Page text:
The budget also assumes an across-the-board 1-percent increase in employee salaries beyond what’s in existing labor contracts.
That comes as the county gears up for negotiations with its largest labor group, the Orange County Employees Association, which represents about two-thirds of the county workforce.
Jennifer Muir, the union’s assistant general manager, noted that OCEA-represented employees have worked with county leaders to help reduce costs – from pension reform to creating savings in retiree medical costs – and said that ever-increasing workloads are taking a toll.
“We do more with less, and when you compare all sorts of measurables, the county workforce has fewer people to provide a high, high level of services in the community. And at some point that leads to a tipping point,” said Muir.
“The entire county workforce is very stretched, and they’ve been doing a great job because they’re professionals who really care about the community.”
County supervisors’ Chairman Todd Spitzer didn’t return messages seeking comment on the budget.
County budget officials once again noted during their presentation that Orange County’s share of property tax revenue falls far behind that of similar counties.
For example, San Diego County, which has a similar population size to Orange County, gets “double what we get,” Aguirre said. “They do have resources above and beyond what we have.”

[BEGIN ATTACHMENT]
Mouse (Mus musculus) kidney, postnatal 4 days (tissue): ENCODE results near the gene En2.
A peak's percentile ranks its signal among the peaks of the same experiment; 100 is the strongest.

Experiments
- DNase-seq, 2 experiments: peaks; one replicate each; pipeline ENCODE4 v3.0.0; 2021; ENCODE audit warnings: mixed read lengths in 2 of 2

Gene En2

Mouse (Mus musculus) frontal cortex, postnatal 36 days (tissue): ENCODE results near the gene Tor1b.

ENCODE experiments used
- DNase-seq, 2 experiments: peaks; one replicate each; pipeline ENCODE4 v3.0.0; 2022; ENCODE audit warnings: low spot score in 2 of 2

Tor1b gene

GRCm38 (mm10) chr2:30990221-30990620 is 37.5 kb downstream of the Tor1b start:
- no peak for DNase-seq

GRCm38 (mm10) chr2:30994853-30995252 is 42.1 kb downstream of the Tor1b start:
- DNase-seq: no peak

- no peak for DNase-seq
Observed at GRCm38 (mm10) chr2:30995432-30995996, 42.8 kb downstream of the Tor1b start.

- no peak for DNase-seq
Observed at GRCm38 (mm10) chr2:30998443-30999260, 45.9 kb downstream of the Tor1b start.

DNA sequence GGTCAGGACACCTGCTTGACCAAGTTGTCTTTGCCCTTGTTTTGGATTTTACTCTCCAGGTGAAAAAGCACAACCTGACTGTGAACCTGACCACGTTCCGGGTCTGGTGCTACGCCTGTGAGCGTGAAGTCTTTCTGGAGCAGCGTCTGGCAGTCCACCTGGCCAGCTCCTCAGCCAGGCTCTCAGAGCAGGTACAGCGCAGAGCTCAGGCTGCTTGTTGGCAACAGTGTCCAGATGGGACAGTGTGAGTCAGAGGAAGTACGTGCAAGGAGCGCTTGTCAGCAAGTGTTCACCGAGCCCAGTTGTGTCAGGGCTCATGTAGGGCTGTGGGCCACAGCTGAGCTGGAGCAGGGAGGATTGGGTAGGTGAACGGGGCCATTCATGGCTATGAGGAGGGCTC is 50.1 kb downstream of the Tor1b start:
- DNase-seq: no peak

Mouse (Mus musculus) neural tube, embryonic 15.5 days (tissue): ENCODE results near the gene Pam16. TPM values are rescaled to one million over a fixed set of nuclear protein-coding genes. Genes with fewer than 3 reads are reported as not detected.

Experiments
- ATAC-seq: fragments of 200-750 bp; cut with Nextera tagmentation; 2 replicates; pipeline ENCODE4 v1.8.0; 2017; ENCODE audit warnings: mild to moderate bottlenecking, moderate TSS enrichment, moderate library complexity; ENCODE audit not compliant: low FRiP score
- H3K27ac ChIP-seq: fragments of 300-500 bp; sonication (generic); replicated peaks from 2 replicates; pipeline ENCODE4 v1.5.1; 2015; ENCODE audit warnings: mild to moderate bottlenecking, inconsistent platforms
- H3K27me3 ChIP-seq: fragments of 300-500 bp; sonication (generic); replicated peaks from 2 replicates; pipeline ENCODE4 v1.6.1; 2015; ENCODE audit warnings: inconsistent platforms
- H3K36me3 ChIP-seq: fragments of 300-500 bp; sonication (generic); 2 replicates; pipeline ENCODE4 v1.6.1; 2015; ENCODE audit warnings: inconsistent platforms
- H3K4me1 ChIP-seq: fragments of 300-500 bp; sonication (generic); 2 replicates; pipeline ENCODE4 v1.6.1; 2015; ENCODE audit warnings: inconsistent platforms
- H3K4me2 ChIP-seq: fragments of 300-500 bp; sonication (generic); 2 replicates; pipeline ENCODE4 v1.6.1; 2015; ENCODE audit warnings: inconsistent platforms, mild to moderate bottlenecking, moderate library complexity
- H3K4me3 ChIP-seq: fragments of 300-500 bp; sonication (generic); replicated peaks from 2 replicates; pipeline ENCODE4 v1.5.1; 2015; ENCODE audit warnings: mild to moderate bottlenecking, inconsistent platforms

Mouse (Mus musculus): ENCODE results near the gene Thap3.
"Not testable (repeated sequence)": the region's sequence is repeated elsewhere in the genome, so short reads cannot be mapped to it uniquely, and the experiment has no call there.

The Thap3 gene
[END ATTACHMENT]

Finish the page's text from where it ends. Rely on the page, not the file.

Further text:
Muir says that while it’s “absolutely” not fair that Orange County gets a smaller slice of property tax dollars, there are other opportunities for freeing up funds.
A county contract with Xerox, she noted, is already leading to millions of dollars in cost overruns due to errors on Xerox’s part. The county is “throwing millions of dollars into a black whole without getting a return on that investment,” Muir said.
Also envisioned in the proposed budget are plans to finish paying off debt from the county’s 1994 bankruptcy over the next couple of years.
The last of the debt payments from the general fund, which amount to about $18 million per year, is expected to take place by the end of June. And a further $22 million in annual bankruptcy debt payments from the OC Waste & Recycling and OC Parks departments is scheduled to end in the next couple of years, Aguirre said.